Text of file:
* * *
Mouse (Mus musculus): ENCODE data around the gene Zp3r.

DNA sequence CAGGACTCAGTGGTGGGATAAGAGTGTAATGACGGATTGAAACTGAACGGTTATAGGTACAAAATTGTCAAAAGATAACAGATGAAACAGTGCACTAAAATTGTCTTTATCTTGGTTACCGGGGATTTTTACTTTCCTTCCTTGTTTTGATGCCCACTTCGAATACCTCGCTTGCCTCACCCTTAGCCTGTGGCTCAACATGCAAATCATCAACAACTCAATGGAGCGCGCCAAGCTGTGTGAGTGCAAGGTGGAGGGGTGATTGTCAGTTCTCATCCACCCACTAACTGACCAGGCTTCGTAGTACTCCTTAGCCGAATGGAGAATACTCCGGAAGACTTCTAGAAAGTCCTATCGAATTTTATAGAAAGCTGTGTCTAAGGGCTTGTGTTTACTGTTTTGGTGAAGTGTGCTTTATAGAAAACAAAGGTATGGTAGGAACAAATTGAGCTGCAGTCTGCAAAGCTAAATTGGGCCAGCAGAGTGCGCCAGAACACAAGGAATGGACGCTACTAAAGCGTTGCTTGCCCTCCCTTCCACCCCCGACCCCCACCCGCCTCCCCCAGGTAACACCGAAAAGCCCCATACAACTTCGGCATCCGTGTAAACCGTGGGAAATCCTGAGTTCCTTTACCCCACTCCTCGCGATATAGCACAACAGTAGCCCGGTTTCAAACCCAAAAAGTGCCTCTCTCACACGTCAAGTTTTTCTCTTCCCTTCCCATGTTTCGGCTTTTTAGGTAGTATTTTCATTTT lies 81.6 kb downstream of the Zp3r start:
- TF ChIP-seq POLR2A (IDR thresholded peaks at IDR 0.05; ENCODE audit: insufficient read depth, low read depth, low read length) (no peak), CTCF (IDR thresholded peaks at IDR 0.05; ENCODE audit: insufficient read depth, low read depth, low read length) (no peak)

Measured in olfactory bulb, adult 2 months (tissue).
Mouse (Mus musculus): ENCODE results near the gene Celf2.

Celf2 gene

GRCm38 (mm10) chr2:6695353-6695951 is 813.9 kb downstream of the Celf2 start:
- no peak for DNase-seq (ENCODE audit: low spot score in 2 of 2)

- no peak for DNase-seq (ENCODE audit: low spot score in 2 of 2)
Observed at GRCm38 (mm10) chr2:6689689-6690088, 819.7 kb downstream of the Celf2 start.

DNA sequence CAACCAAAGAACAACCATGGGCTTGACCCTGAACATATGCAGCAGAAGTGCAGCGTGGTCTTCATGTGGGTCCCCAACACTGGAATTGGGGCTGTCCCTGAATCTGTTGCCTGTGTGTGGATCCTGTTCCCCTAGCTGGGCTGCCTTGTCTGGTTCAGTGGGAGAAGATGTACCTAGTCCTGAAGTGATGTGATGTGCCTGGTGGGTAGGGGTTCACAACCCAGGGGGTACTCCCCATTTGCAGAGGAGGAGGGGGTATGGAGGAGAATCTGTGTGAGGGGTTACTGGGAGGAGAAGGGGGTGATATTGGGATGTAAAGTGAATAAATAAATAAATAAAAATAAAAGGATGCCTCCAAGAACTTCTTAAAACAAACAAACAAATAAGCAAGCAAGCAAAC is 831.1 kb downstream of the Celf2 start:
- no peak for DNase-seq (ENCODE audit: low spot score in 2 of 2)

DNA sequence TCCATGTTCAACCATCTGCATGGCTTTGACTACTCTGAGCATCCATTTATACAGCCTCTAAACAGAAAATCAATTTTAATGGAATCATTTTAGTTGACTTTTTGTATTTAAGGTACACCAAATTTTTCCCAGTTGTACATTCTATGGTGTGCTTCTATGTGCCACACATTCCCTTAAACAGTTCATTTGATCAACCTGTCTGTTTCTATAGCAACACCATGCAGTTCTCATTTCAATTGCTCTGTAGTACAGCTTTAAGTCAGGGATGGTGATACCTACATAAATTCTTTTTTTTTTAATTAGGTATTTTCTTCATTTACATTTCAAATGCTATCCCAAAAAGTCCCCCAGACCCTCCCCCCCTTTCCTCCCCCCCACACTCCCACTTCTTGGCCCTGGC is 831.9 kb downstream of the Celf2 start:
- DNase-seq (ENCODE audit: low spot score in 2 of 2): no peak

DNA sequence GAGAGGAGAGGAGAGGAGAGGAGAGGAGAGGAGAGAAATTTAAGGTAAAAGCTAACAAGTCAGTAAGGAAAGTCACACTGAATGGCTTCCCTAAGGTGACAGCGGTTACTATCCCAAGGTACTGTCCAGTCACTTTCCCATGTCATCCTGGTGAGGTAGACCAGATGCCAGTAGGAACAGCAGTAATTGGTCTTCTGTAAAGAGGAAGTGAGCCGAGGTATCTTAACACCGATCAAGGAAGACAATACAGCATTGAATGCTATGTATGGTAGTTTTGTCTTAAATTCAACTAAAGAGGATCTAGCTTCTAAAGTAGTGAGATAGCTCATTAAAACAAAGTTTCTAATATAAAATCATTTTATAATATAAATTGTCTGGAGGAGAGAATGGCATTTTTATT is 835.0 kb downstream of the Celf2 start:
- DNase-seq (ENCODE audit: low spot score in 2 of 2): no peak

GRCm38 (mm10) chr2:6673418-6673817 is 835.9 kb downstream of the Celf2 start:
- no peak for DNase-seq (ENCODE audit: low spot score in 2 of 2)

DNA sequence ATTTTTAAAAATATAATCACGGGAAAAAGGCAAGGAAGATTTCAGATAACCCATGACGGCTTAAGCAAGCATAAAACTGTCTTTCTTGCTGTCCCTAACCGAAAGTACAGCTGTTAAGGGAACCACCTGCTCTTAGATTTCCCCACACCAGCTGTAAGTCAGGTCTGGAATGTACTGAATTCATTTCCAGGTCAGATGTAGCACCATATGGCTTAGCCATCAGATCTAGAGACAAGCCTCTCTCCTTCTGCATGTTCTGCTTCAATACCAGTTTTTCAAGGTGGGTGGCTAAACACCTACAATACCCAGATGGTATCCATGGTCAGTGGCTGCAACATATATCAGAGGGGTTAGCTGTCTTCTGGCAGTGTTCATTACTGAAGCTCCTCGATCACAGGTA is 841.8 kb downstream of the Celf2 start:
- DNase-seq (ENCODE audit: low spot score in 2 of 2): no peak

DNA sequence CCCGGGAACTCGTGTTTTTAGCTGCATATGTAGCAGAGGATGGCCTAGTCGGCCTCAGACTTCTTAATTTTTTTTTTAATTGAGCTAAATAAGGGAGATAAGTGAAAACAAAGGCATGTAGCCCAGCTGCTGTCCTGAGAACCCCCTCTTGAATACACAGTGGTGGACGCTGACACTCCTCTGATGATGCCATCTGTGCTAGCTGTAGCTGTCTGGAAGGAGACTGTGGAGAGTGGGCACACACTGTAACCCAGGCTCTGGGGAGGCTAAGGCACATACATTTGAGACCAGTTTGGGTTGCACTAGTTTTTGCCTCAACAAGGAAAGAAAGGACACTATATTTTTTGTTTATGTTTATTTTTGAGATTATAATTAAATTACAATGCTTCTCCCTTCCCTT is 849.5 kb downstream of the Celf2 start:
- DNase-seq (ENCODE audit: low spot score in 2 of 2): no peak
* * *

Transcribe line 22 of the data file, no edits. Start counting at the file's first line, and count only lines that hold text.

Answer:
- DNase-seq (ENCODE audit: low spot score in 2 of 2): no peak